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34th Annual Australian Poultry Science Symposium
The following technical article is related to the event::
34th Annual Australian Poultry Science Symposium

Response of Broilers to Dietary Inclusions of Sugarcane Bagasse and Protease in a Reduced Crude Protein Diet

Published on: 1/10/2023
Author/s : N.K. SHARMA 1, S. K. KHERAVII 1, K. GURNEY 2, M. CHOCT 1 and S.-B. WU 1 / 1 School of Environmental and Rural Science, University of New England, Armidale, NSW 2351, Australia; 2 Redsun Nutrition Pty Ltd, Munruben QLD 4125, Australia.
Nutritional strategies to improve performance of broilers offered reduced crude protein (RCP) diets supplemented with crystalline amino acids are of interest to the poultry industry. We hypothesized that the dietary inclusion of moderate amounts of insoluble fibre would stimulate gizzard function and increase the retention time of digesta in the foregut allowing more time for exogenous protease to act on their substrates leading to greater digestibility of protein/amino acids and better performance of birds offered RCP diets. This study investigated the effectiveness of dietary sugarcane bagasse as an insoluble fibre source with or without an exogenous protease in RCP diets fed to broilers.
A total of 672 d-old Ross 308 male parent-line birds were fed a common starter diet until 10 d of age. On d 10, birds were assigned to 8 treatments, each replicated 6 times with 14 birds per pen in a 2 × 2 × 2 factorial arrangement of treatments with dietary crude protein (CP)- normal (NCP, 213 g/kg CP for 10 to 24 d in grower phase and 195 g/kg CP for 24 to 35 d in finisher phase) or reduced by 25 g/kg CP in both the grower and finisher phases, bagasse included in the diets at 0 or 20 g/kg and protease added over the top of the diets at 0 or 0.2 g/kg. The diets were cold-pelleted and contained wheat, sorghum and soybean meal as major ingredients. All diets were supplemented with xylanase and phytase and were formulated to meet Ross 308 nutrient specifications. Feed intake, weight gain, and FCR were determined from d 10 to 35. Carcass parameters were measured on d 35 and 42. JMP Pro 14 was used to perform analyses of variance and significance was determined at P < 0.05 using Tukey’s HSD test.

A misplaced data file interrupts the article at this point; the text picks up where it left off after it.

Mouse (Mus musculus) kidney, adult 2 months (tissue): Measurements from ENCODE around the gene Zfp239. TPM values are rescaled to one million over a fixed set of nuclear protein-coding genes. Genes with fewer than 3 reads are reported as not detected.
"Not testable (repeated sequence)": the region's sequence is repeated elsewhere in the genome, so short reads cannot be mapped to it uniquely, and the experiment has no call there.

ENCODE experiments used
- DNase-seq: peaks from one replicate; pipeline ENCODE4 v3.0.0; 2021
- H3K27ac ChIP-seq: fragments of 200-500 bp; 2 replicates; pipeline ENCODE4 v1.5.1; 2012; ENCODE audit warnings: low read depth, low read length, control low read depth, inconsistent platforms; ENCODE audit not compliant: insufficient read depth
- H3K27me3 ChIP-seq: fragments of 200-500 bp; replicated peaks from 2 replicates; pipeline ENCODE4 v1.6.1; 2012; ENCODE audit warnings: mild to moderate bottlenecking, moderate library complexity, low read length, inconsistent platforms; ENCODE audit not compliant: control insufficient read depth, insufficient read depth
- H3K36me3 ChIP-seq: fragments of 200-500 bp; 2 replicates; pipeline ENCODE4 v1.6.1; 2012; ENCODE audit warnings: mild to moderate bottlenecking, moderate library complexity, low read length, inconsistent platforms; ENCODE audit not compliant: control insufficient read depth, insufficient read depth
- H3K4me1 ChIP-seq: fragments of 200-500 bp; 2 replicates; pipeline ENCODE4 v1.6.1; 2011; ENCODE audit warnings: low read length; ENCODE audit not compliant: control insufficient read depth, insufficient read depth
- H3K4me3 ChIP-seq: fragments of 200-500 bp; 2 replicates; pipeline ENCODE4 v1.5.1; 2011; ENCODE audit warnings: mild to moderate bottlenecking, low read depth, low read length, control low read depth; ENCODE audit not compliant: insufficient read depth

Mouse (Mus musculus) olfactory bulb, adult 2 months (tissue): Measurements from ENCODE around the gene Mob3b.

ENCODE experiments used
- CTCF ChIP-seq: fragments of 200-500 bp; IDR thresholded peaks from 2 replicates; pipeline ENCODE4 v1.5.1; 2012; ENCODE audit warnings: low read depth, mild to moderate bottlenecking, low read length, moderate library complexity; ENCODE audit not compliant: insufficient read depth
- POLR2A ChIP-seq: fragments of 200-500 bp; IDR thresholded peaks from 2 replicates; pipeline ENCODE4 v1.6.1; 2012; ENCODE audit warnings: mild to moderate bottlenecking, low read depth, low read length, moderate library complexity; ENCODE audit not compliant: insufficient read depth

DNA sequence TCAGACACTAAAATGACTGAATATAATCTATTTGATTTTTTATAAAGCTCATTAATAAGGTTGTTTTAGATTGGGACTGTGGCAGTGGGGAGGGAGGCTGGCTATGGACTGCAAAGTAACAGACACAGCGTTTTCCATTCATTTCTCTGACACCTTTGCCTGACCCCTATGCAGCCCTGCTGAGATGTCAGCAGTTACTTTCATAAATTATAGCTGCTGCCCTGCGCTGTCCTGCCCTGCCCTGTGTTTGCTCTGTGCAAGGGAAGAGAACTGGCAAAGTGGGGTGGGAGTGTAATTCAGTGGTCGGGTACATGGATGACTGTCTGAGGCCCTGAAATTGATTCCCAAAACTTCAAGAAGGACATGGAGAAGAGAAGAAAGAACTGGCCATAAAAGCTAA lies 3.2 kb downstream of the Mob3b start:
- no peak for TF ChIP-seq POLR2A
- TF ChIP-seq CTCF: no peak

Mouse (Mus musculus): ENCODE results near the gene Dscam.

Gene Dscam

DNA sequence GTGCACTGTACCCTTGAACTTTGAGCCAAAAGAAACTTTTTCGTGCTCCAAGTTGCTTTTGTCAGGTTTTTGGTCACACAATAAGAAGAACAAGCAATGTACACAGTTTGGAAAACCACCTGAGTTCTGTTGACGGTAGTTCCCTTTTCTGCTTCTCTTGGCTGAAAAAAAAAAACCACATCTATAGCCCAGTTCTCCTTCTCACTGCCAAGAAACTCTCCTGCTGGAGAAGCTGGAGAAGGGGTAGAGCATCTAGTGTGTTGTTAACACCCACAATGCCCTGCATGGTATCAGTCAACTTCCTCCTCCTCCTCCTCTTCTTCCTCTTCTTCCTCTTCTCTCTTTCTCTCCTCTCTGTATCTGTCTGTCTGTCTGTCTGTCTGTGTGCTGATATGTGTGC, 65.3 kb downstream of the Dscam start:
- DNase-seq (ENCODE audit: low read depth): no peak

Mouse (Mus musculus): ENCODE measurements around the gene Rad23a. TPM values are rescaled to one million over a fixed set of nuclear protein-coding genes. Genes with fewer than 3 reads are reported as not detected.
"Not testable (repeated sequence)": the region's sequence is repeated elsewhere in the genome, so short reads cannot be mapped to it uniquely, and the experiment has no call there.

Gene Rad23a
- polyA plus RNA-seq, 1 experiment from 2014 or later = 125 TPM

The reduction in dietary CP decreased feed intake (P < 0.001) by 3.66% (3361 versus 3238 g), weight gain (P < 0.001) by 5.78% (2284 versus 2152 g) and increased FCR (P < 0.001) by 3.2 points (1.476 versus 1.508) during d 10 to 35. Protease or bagasse had no effect (P > 0.05) on feed intake during the experimental periods. A 3-way CP × bagasse × protease interaction was observed for weight gain during d 10 to 24 (P < 0.05) and for FCR during d 10 to 24 and d 10 to 35 (P < 0.01). During d 10 to 24, weight gain was increased by 4.37% (1030 versus 1075 g) when protease was added to the NCP diet without bagasse but not when it was added to the RCP diet without bagasse. Meanwhile, FCR was decreased by protease in all except when bagasse was added to the NCP diet. On the other hand, dietary inclusion of bagasse only reduced FCR when no protease was added in the NCP diet (1.354 versus 1.327 during d 10 to 24 and 1.476 versus 1.459 during d 10 to 35) but not in any other circumstance. There were no further improvements in weight gain and FCR when bagasse and protease were added in tandem in the NCP diet. Bagasse increased (P < 0.01) relative gizzard weight by 8.47% on d 35 and 9.52% on d 42. Reduction in CP decreased (P < 0.01) relative pancreas weight by 14.01% and tended to decrease (P = 0.057) breast meat yield (181 versus 176 g/kg) on d 42. A 3-way CP × bagasse × protease interaction (P < 0.01) was observed for the relative abdominal fat pad weight on d 42. The relative abdominal fat pad weight decreased when protease or bagasse alone was added to the NCP diet but increased when added to the RCP diet (P < 0.01). No changes were observed when they were added in tandem.
This study showed that dietary supplementation of bagasse or protease alone improved performance of broilers offered a NCP diet. There were no further improvements on performance when they were added in tandem. The addition of protease alone in the RCP diet improved FCR. The RCP diet in this study may have been marginal in some other amino acids, possibly glycine which led to the lack of response of bagasse addition in the RCP treatment.
ACKNOWLEDGEMENTS: This research was funded by the AgriFutures Australia.
Presented at the 32th Annual Australian Poultry Science Symposium 2021. For information on the next edition, click here.
Author/s :
Mingan is the Chief Executive Officer of the Poultry Cooperative Research Centre and a professor at the University of New England. Mingan's main areas of interest include carbohydrate chemistry and nutrition, feed enzymes, energy evaluation and nutrition x disease interaction in poultry. He has supervised more than 40 postgraduate students and published over 270 papers in journals and proceedings. He is an active member of the scientific community, serving as assistant editor and on editorial boards of many journals.
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